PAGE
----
Not yet. I like the idea of someone trying to cook and making a mess of it, good intentions gone bad, but it feels like pieces are still missing. This opens with her talking about mastering jambalaya, but what she says doesn't make sense, and then doesn't go anywhere. I'm not sure why that's the first thing readers need to know. Is she cooking jambalaya in the next scene? Is that the dinner and her first attempt at making it? If so, the flashback isn't coming across as one and the transition between those pieces is awkward. You might consider cutting the jambalaya part and starting with the cooking fiasco.

(More on hooking the reader here)

While I can see her goal is to deal with her bungled cooking attempt, I'm not really sure what the point of the scene is. She doesn't want to disappoint her father and making him dinner is important, but I don't understand why or how she feels about it. I get the sense Dad getting home in the middle of this is going to be bad, but the goal and stakes aren't clear enough to hook me yet. Perhaps add more internalization from her to show what she's thinking and feeling about all of this so readers can see why this is so important. What is she trying to do here on a bigger scale? This seems to be more than just cooking dinner, it's about not disappointing Dad again. Let readers see why this matters.

(More on writing internalization here)

The word choice in many areas was also a little off, which led to some confusion on my part. I kept trying to figure out what the author was trying to say vs what was actually said, which pulled me out of the story. For example, stepping onto a sinkhole, when sinkholes are holes, not something raised up that you'd have to step up to get on. And food being scalded, which implies a lighter burn, when it was burned so badly it took ten minutes to get rid of the smoke. I'd suggest making sure the words more accurately describe what's happening so they aren't fighting with the action.

(More on word choice here)

I was also confused as to setting, since she mentions tasting the breakfast and then says she was cooking dinner. Is this morning or evening? You might consider fleshing out the setting a little more so it's clear to readers where they are and what time of time it is. It might also help to know what she's cooking if it in indeed the jambalaya. I also wondered where this was set. She goes looking for the compost bin and not the trash can or garbage, which suggests this might not be a US culture.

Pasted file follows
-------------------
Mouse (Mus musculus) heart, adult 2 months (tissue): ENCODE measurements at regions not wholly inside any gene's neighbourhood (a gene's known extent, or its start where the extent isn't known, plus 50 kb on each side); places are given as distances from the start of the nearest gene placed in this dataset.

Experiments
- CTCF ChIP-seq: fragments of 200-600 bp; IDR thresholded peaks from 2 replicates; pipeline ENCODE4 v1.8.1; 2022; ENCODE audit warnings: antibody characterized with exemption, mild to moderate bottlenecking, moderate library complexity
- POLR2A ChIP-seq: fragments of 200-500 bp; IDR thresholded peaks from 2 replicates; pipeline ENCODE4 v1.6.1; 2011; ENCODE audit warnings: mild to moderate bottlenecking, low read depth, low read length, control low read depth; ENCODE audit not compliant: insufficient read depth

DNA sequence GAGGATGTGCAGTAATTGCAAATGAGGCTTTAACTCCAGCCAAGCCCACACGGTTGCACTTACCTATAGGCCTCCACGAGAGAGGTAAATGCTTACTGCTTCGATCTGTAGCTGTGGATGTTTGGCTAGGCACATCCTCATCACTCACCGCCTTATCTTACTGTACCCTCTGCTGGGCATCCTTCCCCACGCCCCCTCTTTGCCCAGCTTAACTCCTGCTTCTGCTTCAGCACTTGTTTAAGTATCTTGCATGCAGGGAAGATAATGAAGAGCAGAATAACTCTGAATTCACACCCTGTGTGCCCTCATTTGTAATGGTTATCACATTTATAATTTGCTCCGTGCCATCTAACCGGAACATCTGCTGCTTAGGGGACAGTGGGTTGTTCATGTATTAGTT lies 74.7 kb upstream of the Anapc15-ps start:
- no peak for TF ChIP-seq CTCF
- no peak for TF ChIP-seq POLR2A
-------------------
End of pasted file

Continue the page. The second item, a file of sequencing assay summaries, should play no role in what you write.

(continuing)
(More on describing your setting here)

Overall, I think there's a potentially interesting scene here but it's not coming across well yet. I suspect what's in the author's head isn't making it to the page, but once the critical details are there, it'll have more of a hook. Perhaps look for ways to get more of the narrator's personality and motivations into the scene so readers can care about her and her attempt at dinner, and why messing it up is bad. Show the stakes so Dad arriving home early has greater meaning. Give a sense that this is going somewhere readers want to follow to see what happens, not just seeing someone burn food. Burning dinner is no big deal, but if the novel opens that way, then it must be a big deal for this character for some reason. Lets readers see why so they can worry along with her.

Thanks to our brave volunteer for submitting this for me to play with. I hope they–and others–find it helpful. I don’t do a full critique on these, (just as it pertains to the questions) and I encourage you to comment and make suggestions of your own. Just remember that these pieces are works in progress, not polished drafts, so be nice and offer constructive feedback.

3 comments:

  1. The concept of trying to do something so as not to disappoint a parent is a great concept, especially when the attempt is bungled. I was, however, confused that we started off with a reference to a certain type of dish then cut away to a scene that appeared to be unrelated. As a reader, it was a bit jarring and I was unable to get back into the read. Perhaps just beginning with the cooking debacle could help. And adding in Janice's suggestions for clearing a few things up could amp up the reading experience.

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  2. The protagonist starts off as a bad cook, and, judging by the preamble, eventually becomes great. I would be interested in hearing more about why pleasing dad via cooking is important to her - why does she want to succeed in that particular task rather than try to please him another way.

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  3. I liked it, just plain liked it.

    I know some of it seemed difficult or illogical but I got it all as I was reading because I too was a failed cook who had to learn that the smoke detector was not a timer.

    I think you have all the ideas down, keep going and revisit when the critique you have gotten "soaks in."